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blue catfish

blue catfish (Ictalurus furcatus) Photo © Uland Thomas

Features and Behaviors

The blue catfish may attain an average length of 20 to 44 inches. It is similar in appearance to the channel catfish but may be distinguished from it by its long, straight-edged anal fin and the absence of dark spots on the body. The blue catfish is pale blue to green on its back and sides and has a white belly. Its fins are colorless or white except for dark edges on the dorsal and tail fins. White barbels are present on the chin. The fish’s body in front of the dorsal fin slopes downward steeply.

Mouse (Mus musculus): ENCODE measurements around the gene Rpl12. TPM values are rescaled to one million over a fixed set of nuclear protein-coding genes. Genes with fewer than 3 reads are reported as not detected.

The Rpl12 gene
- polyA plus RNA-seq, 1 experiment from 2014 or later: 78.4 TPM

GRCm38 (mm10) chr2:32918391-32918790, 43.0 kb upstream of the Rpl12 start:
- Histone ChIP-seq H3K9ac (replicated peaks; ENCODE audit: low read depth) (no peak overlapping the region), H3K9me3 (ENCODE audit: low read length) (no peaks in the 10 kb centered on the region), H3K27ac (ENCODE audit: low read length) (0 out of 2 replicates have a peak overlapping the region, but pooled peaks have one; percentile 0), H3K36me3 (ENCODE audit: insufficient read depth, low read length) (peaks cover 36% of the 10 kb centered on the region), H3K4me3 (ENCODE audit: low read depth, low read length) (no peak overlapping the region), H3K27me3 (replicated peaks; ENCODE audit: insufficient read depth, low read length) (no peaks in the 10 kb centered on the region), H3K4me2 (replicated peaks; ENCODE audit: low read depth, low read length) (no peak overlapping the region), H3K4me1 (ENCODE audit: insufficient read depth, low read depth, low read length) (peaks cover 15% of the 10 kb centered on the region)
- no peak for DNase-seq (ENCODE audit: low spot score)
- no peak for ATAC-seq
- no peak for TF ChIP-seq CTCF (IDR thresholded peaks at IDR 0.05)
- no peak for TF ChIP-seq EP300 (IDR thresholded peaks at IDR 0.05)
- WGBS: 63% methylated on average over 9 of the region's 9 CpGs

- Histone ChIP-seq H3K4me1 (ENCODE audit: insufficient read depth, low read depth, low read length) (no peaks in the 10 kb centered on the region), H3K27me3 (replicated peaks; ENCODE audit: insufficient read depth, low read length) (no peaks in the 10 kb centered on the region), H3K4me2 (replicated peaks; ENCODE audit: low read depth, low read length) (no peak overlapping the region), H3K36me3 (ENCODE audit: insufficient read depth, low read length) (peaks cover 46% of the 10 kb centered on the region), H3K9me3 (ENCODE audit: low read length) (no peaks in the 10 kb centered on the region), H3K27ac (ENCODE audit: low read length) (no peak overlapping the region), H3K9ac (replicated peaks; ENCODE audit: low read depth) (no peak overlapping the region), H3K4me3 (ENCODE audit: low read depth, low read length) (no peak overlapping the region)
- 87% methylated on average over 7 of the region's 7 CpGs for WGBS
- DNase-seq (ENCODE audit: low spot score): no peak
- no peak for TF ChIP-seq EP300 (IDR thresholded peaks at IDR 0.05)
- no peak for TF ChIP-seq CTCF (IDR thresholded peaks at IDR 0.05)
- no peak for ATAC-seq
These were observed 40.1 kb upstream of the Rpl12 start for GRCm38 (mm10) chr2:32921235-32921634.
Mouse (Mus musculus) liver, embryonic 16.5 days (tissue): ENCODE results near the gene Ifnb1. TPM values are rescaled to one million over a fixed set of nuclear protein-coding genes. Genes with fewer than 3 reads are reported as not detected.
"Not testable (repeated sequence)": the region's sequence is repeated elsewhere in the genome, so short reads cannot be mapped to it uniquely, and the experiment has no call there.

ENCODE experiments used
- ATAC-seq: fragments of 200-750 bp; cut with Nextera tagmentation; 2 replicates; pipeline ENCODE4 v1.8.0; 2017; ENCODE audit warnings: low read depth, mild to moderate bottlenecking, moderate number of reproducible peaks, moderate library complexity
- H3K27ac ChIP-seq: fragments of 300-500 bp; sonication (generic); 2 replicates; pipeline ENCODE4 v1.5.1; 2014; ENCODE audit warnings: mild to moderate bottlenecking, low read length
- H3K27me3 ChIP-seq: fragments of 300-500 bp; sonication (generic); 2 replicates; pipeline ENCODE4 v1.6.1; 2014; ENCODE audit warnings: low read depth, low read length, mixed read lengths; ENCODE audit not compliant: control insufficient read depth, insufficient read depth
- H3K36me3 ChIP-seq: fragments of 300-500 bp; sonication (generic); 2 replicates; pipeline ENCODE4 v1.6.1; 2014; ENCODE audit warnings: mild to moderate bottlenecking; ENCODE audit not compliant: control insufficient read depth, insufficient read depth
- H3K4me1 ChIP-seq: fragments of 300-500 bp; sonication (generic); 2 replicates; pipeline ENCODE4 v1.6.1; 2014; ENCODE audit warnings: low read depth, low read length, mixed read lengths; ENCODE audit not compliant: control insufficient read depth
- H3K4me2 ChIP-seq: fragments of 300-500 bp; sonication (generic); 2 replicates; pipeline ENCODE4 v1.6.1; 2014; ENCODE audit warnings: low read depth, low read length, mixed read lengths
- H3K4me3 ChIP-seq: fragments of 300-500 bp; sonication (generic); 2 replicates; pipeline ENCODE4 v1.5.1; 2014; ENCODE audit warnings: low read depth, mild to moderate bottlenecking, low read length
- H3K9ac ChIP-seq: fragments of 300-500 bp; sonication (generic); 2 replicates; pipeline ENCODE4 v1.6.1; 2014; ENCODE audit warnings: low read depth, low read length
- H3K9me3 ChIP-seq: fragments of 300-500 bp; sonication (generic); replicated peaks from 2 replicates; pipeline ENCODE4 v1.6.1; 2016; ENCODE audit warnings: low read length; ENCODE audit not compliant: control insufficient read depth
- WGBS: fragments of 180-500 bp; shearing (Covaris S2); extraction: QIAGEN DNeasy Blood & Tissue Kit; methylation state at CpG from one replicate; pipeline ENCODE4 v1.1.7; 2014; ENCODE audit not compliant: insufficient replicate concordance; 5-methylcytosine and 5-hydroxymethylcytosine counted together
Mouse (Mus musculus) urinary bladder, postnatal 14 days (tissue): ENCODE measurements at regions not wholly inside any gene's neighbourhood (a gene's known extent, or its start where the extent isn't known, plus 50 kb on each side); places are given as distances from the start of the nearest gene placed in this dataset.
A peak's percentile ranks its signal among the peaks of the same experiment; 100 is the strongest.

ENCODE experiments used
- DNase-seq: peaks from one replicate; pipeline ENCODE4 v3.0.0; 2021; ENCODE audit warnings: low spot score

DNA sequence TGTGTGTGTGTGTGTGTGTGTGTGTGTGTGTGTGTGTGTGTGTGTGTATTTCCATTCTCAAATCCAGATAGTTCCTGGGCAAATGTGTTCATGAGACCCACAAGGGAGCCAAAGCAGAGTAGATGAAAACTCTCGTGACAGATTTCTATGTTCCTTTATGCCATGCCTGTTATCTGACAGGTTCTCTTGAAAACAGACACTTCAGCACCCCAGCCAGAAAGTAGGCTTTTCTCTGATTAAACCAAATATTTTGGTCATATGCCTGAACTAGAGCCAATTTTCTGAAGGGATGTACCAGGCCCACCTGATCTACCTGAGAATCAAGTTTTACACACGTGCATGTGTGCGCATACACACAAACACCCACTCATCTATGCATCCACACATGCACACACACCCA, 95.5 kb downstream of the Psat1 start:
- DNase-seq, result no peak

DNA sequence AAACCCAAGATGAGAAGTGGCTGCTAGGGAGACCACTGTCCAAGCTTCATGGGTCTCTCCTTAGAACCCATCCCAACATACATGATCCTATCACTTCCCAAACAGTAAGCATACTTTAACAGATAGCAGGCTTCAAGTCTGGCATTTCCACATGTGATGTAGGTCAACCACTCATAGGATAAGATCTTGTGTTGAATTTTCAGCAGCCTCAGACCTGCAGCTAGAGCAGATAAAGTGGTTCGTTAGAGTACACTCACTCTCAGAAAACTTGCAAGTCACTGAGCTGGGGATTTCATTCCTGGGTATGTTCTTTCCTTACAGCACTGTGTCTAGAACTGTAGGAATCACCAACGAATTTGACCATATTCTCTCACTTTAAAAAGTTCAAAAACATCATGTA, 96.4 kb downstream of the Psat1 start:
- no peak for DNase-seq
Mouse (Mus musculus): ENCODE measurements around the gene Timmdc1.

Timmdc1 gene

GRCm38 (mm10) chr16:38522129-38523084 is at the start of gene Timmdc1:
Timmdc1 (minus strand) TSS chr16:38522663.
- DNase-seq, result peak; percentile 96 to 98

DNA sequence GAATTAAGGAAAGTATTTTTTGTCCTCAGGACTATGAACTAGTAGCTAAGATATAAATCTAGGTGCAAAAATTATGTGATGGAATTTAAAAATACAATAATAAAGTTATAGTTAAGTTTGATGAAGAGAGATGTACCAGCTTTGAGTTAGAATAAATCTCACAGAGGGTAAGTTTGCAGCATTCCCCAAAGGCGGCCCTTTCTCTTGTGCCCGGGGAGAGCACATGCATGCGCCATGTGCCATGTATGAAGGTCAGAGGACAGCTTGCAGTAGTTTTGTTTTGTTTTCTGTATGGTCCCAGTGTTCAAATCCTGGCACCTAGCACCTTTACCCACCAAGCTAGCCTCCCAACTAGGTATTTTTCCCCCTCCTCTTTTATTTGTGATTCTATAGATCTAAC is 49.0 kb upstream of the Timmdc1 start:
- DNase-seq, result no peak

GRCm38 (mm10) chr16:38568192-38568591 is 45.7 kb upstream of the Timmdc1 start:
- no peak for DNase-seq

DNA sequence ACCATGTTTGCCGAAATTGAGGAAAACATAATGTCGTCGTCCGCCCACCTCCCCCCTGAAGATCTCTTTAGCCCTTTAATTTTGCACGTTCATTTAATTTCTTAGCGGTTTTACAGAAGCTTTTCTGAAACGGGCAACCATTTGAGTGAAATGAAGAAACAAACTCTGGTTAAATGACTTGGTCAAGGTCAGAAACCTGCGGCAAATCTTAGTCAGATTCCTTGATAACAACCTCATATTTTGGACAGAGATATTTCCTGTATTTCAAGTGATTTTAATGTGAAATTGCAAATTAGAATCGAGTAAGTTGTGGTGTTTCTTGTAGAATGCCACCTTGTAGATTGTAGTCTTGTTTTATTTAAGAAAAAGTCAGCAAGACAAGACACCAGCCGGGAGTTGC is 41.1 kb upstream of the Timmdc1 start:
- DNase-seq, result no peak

The blue catfish may be found in the Mississippi, Illinois, Ohio and Wabash rivers in Illinois. This catfish lives in areas of swift current in rivers over a silt-free mud, sand or gravel bottom. The blue catfish migrates in rivers based on water temperature. It swims downstream in winter and back upstream in summer. This fish spawns in spring and summer. The male cleans out a nest that may be under a river bank, under a drift pile or a submerged log or in a muskrat or beaver burrow. The yellow eggs are deposited in the nest. Eggs hatch in about one week, and the young fish stay at the nest for about another week. The male guards the nest until the young leave it. The blue catfish uses its barbels to find food. It feeds mainly on the bottom, eating fishes, insects, crayfish, clams and mussels.

Illinois Range


Kingdom: Animalia
Phylum: Chordata
Class: Actinopterygii
Order: Siluriformes
Family: Ictaluridae

Illinois Status: common, native